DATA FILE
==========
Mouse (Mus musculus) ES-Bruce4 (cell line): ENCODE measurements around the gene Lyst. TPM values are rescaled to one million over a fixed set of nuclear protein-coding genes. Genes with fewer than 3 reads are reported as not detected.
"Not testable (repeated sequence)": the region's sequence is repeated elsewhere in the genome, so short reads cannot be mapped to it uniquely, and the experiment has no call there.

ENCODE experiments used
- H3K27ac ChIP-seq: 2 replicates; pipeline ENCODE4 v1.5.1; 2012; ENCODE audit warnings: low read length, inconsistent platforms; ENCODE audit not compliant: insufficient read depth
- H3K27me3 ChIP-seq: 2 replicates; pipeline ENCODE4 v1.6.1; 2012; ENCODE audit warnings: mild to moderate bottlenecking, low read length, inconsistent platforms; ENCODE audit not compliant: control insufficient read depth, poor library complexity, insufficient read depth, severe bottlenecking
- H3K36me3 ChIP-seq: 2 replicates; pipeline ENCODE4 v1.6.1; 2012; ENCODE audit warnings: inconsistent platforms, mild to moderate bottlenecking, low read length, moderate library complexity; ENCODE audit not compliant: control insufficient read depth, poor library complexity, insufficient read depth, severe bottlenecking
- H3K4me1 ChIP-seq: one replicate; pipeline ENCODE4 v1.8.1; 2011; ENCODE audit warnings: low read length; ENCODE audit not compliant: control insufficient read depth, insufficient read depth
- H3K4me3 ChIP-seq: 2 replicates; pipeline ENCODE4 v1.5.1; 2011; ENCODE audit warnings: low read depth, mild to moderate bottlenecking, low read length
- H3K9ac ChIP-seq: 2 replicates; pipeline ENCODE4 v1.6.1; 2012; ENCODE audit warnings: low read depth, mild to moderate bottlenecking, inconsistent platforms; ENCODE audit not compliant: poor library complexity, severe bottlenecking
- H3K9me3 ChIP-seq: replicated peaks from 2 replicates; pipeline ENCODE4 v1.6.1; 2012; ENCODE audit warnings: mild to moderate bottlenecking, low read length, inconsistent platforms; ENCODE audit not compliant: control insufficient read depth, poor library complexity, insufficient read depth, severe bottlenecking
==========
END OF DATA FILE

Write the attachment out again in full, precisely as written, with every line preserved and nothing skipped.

Mouse (Mus musculus) ES-Bruce4 (cell line): ENCODE measurements around the gene Lyst. TPM values are rescaled to one million over a fixed set of nuclear protein-coding genes. Genes with fewer than 3 reads are reported as not detected.
"Not testable (repeated sequence)": the region's sequence is repeated elsewhere in the genome, so short reads cannot be mapped to it uniquely, and the experiment has no call there.

ENCODE experiments used
- H3K27ac ChIP-seq: 2 replicates; pipeline ENCODE4 v1.5.1; 2012; ENCODE audit warnings: low read length, inconsistent platforms; ENCODE audit not compliant: insufficient read depth
- H3K27me3 ChIP-seq: 2 replicates; pipeline ENCODE4 v1.6.1; 2012; ENCODE audit warnings: mild to moderate bottlenecking, low read length, inconsistent platforms; ENCODE audit not compliant: control insufficient read depth, poor library complexity, insufficient read depth, severe bottlenecking
- H3K36me3 ChIP-seq: 2 replicates; pipeline ENCODE4 v1.6.1; 2012; ENCODE audit warnings: inconsistent platforms, mild to moderate bottlenecking, low read length, moderate library complexity; ENCODE audit not compliant: control insufficient read depth, poor library complexity, insufficient read depth, severe bottlenecking
- H3K4me1 ChIP-seq: one replicate; pipeline ENCODE4 v1.8.1; 2011; ENCODE audit warnings: low read length; ENCODE audit not compliant: control insufficient read depth, insufficient read depth
- H3K4me3 ChIP-seq: 2 replicates; pipeline ENCODE4 v1.5.1; 2011; ENCODE audit warnings: low read depth, mild to moderate bottlenecking, low read length
- H3K9ac ChIP-seq: 2 replicates; pipeline ENCODE4 v1.6.1; 2012; ENCODE audit warnings: low read depth, mild to moderate bottlenecking, inconsistent platforms; ENCODE audit not compliant: poor library complexity, severe bottlenecking
- H3K9me3 ChIP-seq: replicated peaks from 2 replicates; pipeline ENCODE4 v1.6.1; 2012; ENCODE audit warnings: mild to moderate bottlenecking, low read length, inconsistent platforms; ENCODE audit not compliant: control insufficient read depth, poor library complexity, insufficient read depth, severe bottlenecking